L124 is the newest member of the Southern Resident killer whales

Raincoast’s Misty MacDuffee and Adam Stirling of CFAX discuss Southern Resident killer whale, Lucky, that has been born to L-Pod in the Salish Sea. This is the first live calf since 2015.

A Southern Resident killer whale slaps their tail in the Salish Sea.

Southern Resident killer whales. Photo by NOAA and Candice Emmons.

Listen to Misty MacDuffee explain some of the context around the recent birth of L124 in the Salish Sea.

Declines in Chinook abundance, especially to the Fraser, are affecting killer whale behaviour patterns, fertility and survival. For example, the collapse of the Fraser spring and early summer run timing of Chinook is correlated with the later return of killer whales to the Salish Sea.

“The population of seals and sea lions has really stabilized in the last ten or fifteen years. They are not growing, they’ve stabilized. And it’s quite possible that they’re eating other predators of salmon, more than they’re eating salmon. So we could destabilize the food web by culling pinnipeds.” – Misty MacDuffee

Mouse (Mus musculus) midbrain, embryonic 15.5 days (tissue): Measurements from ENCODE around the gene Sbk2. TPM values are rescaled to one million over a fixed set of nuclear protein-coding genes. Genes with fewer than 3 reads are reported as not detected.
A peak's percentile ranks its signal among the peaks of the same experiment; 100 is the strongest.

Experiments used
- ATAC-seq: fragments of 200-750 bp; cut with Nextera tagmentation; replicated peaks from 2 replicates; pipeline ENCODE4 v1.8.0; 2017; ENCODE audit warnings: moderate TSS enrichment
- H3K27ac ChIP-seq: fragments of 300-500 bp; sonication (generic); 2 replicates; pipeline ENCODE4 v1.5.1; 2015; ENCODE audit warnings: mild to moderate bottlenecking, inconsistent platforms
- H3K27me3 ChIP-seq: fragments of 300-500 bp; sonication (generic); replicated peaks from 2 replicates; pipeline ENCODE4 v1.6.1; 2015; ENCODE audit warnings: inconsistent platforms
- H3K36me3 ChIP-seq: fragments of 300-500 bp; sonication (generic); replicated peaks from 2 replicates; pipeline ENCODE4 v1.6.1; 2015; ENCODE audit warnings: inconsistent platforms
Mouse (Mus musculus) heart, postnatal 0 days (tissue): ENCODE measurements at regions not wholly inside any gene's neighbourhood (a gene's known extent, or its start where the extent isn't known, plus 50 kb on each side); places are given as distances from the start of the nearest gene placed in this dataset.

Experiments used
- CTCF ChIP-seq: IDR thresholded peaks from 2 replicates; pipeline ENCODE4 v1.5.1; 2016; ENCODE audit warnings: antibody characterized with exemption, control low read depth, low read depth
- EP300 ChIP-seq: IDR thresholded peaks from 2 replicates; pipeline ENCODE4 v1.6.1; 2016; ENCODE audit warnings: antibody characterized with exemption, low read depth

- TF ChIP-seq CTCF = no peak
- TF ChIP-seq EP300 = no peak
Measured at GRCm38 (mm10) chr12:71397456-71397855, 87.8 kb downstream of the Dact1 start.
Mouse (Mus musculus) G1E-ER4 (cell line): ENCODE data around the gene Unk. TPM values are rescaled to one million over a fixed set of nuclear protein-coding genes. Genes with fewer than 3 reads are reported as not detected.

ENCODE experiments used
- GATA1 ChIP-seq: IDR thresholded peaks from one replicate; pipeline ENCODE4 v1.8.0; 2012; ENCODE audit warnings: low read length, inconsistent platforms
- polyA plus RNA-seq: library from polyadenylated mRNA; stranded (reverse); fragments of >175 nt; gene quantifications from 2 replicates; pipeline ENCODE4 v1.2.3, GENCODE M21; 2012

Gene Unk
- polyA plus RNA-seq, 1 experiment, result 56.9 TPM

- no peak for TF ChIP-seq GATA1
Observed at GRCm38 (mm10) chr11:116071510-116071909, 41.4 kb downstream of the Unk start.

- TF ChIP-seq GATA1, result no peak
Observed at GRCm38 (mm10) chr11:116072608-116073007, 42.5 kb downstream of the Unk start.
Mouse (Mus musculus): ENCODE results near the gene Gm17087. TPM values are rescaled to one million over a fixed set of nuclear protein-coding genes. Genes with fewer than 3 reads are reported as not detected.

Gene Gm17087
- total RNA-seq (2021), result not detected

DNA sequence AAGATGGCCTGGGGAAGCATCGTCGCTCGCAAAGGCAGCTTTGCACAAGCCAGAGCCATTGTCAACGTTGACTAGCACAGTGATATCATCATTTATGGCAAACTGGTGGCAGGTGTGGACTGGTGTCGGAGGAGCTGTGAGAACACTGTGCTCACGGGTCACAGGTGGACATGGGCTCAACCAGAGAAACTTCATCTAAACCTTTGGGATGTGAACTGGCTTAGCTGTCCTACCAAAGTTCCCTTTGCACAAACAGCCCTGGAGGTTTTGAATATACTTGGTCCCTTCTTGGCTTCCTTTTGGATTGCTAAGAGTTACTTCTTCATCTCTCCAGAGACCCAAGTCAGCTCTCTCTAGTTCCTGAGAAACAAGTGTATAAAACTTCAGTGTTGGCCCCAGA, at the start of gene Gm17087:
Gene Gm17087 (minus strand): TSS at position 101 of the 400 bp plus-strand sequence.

MacDuffee also speaks to the challenge of the way humans have modified habitat that allows pinnipeds to haul out onto log booms and other places where they are protected from predators. The key right now is that we have to increase salmon abundance and reduce noise and disturbance.

Listen to the interview.

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Misty MacDuffee is a biologist and Wild Salmon Program Director

Misty MacDuffee, Wild Salmon Program Director

Misty is a biologist and the Program Director of Raincoast’s Wild Salmon Program. Her most recent publication, with co-authors at Raincoast & the University of Victoria, identifies the importance of habitat mosaics for fish in the Fraser River estuary. She is dedicated to the long term survival of finned, furred, and feathered creatures.